The University of Tartu and the company Selfdiagnostics are cooperating on developing a rapid SARS-CoV-2 test enabling more rapid detection of coronavirus infection at a lower price. The new rapid test will significantly increase testing capacity and deliver greater resource efficiency. The project has been awarded an EIT Health product development grant by the European Institute of Innovation and Technology.
The coronavirus pandemic has claimed thousands of lives and, according to assessments by the international researchers, the virus may cause mass outbreaks again during the flu season in autumn. Thus, it is important to prepare for a possible new spike in infections by increasing testing capability outside of central laboratories and hospitals.
The rapid test in development does not require any large equipment or special facilities. Therefore, it provides a pocket lab solution which guarantees mobile testing capability based on the polymerase chain reaction (PCR) technique. The researchers believe the rapid test will help alleviate the burden on central testing systems and respond to exceptionally high testing needs. The test kit can be used by specialist and family doctors alike, as well as by pharmacists and care home medical staff.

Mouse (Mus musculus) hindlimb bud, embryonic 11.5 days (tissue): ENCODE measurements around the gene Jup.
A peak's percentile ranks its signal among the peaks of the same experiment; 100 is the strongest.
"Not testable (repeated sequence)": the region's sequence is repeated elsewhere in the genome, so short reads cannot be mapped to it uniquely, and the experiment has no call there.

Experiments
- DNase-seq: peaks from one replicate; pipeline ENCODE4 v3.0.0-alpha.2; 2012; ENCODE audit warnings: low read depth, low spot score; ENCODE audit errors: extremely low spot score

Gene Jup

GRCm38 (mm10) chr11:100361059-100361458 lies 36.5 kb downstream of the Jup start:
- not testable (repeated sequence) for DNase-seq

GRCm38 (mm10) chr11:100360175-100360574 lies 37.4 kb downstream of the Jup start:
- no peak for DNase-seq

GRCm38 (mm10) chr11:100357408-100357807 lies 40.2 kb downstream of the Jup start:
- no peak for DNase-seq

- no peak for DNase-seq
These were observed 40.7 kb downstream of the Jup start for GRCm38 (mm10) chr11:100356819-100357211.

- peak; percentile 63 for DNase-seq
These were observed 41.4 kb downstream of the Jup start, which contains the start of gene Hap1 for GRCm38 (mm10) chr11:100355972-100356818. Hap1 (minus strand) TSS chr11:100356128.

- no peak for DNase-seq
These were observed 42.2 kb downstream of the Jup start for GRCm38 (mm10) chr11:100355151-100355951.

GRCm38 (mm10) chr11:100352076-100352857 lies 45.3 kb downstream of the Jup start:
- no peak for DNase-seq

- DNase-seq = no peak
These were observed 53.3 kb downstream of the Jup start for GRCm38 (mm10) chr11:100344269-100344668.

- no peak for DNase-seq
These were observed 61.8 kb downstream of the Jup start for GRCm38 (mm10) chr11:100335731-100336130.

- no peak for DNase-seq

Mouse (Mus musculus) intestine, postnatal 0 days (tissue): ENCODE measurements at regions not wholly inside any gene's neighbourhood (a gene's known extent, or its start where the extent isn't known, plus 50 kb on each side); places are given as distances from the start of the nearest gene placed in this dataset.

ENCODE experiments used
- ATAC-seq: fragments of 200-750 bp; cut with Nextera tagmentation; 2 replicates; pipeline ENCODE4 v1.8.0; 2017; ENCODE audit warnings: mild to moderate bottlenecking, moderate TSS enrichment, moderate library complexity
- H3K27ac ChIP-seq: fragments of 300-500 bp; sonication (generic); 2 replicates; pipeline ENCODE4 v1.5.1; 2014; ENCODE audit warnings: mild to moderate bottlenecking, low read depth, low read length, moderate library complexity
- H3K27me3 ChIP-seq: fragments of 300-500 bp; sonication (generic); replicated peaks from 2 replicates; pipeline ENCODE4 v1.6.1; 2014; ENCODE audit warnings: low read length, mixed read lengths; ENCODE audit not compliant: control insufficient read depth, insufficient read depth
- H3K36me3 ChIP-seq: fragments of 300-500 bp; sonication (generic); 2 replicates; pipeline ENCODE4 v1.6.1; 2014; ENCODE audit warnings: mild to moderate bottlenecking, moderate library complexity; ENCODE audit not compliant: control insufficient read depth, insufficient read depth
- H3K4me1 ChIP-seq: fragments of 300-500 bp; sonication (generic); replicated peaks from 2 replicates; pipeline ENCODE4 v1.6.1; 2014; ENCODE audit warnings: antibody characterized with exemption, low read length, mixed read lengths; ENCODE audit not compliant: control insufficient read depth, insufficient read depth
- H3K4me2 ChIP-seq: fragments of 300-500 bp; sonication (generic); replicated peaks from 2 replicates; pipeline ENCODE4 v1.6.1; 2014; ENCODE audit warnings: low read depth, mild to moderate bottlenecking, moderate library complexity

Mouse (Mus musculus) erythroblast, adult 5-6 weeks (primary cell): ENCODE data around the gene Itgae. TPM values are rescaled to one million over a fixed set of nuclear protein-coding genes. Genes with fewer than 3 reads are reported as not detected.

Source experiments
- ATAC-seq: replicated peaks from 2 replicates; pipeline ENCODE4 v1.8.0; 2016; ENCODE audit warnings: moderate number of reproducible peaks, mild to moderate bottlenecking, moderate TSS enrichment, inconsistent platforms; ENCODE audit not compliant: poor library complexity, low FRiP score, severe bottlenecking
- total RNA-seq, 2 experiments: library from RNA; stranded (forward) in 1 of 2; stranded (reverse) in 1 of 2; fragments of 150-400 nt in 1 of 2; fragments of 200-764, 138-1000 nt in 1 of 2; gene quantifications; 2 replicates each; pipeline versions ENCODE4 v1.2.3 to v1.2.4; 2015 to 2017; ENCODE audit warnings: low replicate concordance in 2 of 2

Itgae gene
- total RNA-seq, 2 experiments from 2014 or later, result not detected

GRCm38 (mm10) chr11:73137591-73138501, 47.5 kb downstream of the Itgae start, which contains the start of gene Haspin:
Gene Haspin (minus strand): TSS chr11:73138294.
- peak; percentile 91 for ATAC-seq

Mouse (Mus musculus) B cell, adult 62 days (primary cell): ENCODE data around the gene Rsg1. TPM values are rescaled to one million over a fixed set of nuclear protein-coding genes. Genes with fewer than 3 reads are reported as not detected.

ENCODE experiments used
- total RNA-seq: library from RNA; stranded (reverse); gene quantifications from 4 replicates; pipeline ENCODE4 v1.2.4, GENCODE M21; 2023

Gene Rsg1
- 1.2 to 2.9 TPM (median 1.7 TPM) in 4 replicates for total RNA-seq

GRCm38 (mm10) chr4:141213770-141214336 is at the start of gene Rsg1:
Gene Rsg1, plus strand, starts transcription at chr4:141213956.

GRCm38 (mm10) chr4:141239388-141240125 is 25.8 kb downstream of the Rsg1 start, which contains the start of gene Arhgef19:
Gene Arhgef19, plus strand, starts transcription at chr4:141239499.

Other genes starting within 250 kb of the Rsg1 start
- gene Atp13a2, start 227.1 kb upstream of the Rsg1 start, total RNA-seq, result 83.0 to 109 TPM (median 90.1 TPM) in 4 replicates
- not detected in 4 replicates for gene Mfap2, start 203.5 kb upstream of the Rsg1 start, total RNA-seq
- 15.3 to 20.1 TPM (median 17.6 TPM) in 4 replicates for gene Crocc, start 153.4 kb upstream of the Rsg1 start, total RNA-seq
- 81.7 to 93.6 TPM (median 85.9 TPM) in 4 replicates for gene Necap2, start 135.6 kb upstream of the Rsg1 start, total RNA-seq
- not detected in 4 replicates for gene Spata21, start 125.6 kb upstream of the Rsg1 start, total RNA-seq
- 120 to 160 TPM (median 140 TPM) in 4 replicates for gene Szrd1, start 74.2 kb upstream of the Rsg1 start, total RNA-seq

"Similarly to existing methods, the test identifies the presence of virus RNA in a nasal swab, providing a reliable tool for detecting infection," said Kaido Kurrikoff, Senior Research Fellow at the University of Tartu Institute of Technology. “Our research aims to launch the rapid test already this autumn to help prepare for the next pandemic. The use of our technology will provide greater independence during a time when supply chains may be interrupted due to an emergency situation. Thus, such a capability and resource will help ensure national security and economic sustainability,” added CEO of Selfdiagnostics Marko Lehes.
Selfdiagnostics OÜ is an Estonian capital-based developer and producer of medical equipment. The company has been developing medical diagnostics methods and equipment in cooperation with the University of Tartu Institute of Technology for over ten years. In addition to experienced researchers and engineers, the project team also includes internationally recognised experts. The development of the coronavirus rapid test is financed by the EIT Health community of the European Institute of Innovation and Technology.
Marko Lehes, CEO of Selfdiagnostics OÜ, +372 521 5105, marko.lehes [ät] selfdiagnostics.com
Kaido Kurrikoff, Senior Research Fellow in Molecular Biotechnology, University of Tartu Institute of Technology, +372 737 4871, kaido.kurrikoff [ät] ut.ee